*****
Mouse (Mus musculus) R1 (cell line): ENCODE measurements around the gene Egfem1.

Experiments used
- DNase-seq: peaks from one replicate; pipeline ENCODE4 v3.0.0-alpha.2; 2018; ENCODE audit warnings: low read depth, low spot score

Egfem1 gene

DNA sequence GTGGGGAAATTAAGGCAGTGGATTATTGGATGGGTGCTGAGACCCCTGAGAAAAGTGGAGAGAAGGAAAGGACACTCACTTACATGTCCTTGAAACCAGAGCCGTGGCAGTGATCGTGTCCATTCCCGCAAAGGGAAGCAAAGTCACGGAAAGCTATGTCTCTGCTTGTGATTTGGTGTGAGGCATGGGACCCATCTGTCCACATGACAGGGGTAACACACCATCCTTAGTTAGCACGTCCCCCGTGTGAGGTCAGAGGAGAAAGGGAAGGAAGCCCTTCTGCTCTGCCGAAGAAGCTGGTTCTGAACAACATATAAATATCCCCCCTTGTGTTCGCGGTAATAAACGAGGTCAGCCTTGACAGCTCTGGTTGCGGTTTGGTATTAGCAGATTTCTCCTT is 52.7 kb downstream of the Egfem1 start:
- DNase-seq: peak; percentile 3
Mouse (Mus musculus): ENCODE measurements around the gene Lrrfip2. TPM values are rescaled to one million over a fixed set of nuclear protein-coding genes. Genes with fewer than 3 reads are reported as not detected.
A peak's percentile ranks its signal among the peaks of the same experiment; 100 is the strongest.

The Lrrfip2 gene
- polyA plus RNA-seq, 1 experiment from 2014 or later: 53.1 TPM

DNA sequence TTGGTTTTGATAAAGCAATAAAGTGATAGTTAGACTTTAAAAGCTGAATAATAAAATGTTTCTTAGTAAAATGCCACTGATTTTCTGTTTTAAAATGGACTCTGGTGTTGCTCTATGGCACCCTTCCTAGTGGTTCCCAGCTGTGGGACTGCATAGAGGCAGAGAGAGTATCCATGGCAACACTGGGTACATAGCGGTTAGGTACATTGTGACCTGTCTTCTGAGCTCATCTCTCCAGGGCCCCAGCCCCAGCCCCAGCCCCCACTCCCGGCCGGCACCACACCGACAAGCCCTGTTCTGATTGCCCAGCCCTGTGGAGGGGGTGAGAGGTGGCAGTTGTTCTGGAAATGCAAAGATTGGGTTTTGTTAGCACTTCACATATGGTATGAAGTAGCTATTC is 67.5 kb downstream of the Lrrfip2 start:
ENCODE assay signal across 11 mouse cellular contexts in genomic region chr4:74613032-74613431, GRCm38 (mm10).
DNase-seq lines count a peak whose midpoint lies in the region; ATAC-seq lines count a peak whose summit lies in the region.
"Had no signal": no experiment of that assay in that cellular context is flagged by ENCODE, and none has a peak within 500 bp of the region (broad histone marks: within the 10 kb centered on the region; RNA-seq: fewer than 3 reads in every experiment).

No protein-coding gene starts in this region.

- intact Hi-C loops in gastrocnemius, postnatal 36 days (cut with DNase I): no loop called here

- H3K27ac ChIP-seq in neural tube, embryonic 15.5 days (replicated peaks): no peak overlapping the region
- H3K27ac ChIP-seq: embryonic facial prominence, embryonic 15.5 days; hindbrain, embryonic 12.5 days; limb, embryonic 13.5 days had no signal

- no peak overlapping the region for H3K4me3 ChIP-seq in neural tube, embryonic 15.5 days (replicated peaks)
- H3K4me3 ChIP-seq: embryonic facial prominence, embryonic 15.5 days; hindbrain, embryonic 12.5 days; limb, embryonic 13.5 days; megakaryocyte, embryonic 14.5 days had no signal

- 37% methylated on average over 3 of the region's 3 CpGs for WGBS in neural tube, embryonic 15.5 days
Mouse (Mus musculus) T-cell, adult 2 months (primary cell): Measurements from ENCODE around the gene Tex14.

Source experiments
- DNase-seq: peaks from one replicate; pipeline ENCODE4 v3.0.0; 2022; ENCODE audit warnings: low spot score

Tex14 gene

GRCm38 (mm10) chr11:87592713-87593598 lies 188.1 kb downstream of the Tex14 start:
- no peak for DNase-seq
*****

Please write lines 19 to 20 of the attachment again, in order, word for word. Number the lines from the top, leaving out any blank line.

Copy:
- no peak overlapping the region for H3K4me3 ChIP-seq in neural tube, embryonic 15.5 days (replicated peaks)
- H3K4me3 ChIP-seq: embryonic facial prominence, embryonic 15.5 days; hindbrain, embryonic 12.5 days; limb, embryonic 13.5 days; megakaryocyte, embryonic 14.5 days had no signal